08 January 2012

Plutarch On Love (Repost - 15 February 2008)

I was reading Plutarch's Dialogue on Love when I got to thinking. Daphnaeus, who plays the part of Plutarch, seems to have some very good things to say about sexuality, responsibility, and self-satisfaction.

The modern notions of human sexuality would be completely alien to the ancient Greeks as their notions are alien to people living today. People from Greece, today, complained about Oliver Stone's movie Alexander for portraying Alexander the Great as a homosexual, yet not only does the film not portray Alexander as homosexual (even considering the one minute deleted scene where Alexander and Bagoas are getting ready to have sex) but the concept didn't exist in his time that exists today. What happened between a man and a woman, or a man and a man, or a woman and a woman, or a woman and a woman and a man (I don't need to go through all the combinations) was a seperate sphere of society as what happened at home to keep your duty to the state. People persued sexual liasons outside the home, with members of the same sex and the opposite sex and at the end of the day went home and (at least tried) to be good spouses and to have children and raise them right. Sex could be about individual physical pleasure but it also was a show of power and authority one person held over a subordinate. How would you show you are someone's superior -- through sexual acts.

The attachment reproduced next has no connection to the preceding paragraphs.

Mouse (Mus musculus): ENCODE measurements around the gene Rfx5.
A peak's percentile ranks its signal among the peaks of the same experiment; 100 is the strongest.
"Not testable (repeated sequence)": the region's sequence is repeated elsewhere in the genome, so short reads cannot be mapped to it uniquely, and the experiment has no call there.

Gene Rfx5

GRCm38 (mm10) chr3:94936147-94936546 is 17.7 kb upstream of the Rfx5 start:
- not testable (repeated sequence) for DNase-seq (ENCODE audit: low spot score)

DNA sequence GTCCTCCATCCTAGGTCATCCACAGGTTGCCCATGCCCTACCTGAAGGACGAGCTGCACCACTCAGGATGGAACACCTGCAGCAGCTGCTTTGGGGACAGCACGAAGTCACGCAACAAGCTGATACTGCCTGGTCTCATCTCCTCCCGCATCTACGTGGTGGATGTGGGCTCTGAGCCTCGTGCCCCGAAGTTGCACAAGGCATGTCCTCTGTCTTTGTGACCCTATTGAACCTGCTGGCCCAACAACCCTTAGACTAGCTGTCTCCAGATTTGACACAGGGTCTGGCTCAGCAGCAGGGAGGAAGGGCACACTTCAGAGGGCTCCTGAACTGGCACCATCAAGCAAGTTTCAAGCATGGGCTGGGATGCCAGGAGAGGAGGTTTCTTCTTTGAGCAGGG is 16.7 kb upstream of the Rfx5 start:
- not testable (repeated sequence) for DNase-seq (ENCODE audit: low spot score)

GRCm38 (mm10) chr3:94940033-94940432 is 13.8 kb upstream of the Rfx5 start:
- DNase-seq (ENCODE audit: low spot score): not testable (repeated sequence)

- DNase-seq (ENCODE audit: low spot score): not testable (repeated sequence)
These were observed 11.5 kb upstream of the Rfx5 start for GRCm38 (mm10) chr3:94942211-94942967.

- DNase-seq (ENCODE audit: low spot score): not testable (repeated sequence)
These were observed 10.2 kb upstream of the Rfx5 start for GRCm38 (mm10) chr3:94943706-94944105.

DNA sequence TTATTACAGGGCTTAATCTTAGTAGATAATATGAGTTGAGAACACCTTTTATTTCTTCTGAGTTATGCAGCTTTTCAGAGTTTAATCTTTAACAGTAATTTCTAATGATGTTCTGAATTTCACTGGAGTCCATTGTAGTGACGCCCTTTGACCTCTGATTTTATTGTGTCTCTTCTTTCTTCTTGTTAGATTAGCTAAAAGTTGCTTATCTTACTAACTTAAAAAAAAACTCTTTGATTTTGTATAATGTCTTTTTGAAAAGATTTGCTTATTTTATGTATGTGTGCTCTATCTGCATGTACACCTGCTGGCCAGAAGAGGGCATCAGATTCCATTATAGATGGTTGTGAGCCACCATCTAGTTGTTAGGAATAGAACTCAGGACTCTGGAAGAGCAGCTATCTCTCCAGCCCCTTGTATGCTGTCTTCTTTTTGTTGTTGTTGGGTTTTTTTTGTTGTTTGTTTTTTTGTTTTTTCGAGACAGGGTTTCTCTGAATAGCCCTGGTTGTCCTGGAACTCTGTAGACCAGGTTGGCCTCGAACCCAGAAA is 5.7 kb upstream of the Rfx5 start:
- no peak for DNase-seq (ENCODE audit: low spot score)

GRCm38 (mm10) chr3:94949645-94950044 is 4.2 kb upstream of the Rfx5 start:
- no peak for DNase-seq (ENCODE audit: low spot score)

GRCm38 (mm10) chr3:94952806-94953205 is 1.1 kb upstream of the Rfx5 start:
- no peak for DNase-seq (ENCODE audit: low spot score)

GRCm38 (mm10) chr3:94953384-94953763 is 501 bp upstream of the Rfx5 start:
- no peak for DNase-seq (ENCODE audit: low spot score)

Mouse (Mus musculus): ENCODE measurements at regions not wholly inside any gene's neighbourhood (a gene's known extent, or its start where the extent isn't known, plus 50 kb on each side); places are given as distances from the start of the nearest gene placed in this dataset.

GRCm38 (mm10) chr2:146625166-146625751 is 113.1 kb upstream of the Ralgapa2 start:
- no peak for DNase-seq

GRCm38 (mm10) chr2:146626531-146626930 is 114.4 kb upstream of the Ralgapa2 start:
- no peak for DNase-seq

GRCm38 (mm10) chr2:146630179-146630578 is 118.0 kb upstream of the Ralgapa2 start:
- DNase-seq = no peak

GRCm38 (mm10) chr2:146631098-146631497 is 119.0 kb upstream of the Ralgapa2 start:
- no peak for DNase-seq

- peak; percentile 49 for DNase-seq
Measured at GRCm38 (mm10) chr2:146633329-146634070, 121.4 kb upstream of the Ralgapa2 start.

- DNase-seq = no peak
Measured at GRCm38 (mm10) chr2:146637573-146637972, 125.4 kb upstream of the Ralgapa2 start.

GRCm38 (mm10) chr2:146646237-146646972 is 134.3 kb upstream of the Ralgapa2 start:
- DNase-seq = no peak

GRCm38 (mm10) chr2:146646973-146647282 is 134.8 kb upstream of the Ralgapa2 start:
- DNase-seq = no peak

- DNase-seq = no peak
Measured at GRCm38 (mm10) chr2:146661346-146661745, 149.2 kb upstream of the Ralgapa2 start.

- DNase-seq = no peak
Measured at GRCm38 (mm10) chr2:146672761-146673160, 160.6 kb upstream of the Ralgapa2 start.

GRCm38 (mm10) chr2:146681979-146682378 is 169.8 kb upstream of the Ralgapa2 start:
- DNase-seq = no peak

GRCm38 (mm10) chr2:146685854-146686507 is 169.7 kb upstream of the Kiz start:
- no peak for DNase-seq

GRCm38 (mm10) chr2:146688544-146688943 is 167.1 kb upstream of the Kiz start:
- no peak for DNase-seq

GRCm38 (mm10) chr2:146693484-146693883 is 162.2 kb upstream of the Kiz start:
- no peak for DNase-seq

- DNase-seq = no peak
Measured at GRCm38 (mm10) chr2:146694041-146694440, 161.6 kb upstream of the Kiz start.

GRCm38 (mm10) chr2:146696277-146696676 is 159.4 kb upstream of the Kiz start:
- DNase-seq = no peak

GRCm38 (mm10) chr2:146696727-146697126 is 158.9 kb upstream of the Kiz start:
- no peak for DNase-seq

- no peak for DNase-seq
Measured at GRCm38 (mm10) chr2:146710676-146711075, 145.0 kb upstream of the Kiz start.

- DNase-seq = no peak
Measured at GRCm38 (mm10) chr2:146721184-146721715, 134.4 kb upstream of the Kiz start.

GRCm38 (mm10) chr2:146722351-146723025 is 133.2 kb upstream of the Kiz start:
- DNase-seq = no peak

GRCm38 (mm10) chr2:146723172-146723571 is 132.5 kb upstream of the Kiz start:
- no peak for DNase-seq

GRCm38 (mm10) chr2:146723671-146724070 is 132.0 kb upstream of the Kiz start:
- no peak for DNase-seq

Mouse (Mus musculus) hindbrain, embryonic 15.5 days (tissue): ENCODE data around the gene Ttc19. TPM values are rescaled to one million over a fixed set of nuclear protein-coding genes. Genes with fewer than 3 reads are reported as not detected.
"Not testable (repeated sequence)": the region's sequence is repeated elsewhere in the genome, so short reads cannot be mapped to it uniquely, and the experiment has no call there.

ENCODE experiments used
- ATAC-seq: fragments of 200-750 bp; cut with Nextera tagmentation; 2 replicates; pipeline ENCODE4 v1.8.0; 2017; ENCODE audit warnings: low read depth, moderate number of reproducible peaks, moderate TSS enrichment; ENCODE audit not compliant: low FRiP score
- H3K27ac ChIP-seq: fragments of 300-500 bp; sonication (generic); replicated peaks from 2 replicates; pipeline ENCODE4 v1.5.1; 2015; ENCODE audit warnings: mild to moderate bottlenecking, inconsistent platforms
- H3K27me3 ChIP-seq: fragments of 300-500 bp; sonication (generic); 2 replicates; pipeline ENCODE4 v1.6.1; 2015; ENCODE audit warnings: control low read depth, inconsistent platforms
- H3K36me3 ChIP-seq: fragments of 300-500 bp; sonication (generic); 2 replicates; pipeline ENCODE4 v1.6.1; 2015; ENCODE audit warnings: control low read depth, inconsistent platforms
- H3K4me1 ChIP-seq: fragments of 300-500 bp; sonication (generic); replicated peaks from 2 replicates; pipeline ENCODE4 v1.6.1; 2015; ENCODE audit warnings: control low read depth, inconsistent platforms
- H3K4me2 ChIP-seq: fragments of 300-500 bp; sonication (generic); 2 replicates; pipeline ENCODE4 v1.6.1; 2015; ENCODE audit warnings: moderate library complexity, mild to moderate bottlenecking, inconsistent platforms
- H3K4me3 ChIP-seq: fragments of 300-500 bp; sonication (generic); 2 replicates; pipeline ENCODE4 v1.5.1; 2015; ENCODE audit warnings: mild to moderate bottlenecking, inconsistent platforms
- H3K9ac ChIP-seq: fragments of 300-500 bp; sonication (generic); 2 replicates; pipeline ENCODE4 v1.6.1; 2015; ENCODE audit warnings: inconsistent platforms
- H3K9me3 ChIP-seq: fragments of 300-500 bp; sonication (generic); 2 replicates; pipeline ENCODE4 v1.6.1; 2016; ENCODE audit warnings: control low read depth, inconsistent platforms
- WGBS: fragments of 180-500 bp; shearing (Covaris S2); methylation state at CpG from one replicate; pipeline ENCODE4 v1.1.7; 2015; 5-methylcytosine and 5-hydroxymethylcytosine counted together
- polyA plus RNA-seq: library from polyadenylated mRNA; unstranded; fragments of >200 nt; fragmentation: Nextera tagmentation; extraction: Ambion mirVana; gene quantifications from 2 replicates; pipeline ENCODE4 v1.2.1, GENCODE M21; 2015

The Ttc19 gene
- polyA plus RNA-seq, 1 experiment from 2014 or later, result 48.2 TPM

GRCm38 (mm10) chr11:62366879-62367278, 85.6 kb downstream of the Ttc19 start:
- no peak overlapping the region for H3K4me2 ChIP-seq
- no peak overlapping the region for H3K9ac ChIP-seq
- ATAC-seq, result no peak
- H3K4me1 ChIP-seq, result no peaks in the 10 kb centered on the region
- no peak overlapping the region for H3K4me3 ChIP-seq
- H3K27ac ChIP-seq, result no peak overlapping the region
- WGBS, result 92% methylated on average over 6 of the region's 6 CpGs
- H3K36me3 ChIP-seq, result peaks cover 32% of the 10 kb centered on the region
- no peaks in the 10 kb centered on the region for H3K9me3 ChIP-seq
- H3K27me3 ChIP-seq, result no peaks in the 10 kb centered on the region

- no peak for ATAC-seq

The ancient Greeks made it clear: you are free to express yourself sexually any way you want, but society runs by order and every member of that society has a duty to fulfill (a dharma) to keep that order in place and assure everybody is happy and safe. And what is one of the primary duties a Greek citizen has to uphold the order? That would be to create and maintain a good home and to have children. What you do at home is for the children, not for you; what you do outside the home is for you, but at home you have a duty to your children because they are the future of the state and maintaining the order of the state is your duty. When you put it like that notions of homosexuals and heterosexuals seem unimportant. Marriage isn't about love, it's about children; it's about admitting there's something bigger and more important than your petty self-endulgence and your personal enjoyment. I think in our culture ruled by materialism we have forgotten this.

And what did Plutarch say? Protogenes is going on for hours about how women are incapable of feeling love and that the only true love that can exist is betwen two men (actually between a man and a boy), and that it is only begrudgingly he fulfills the lawful requirement of having kids with his wife. After courteously letting him talk for a long time Daphnaeus chuckles and retorts something to the effect of "well, Protogenes, you say that you cannot know love except the love that exists between two men but we all know what happens between you and your wife when you get home, and you certainly don't seem to be reluctant or antipathetic about it."

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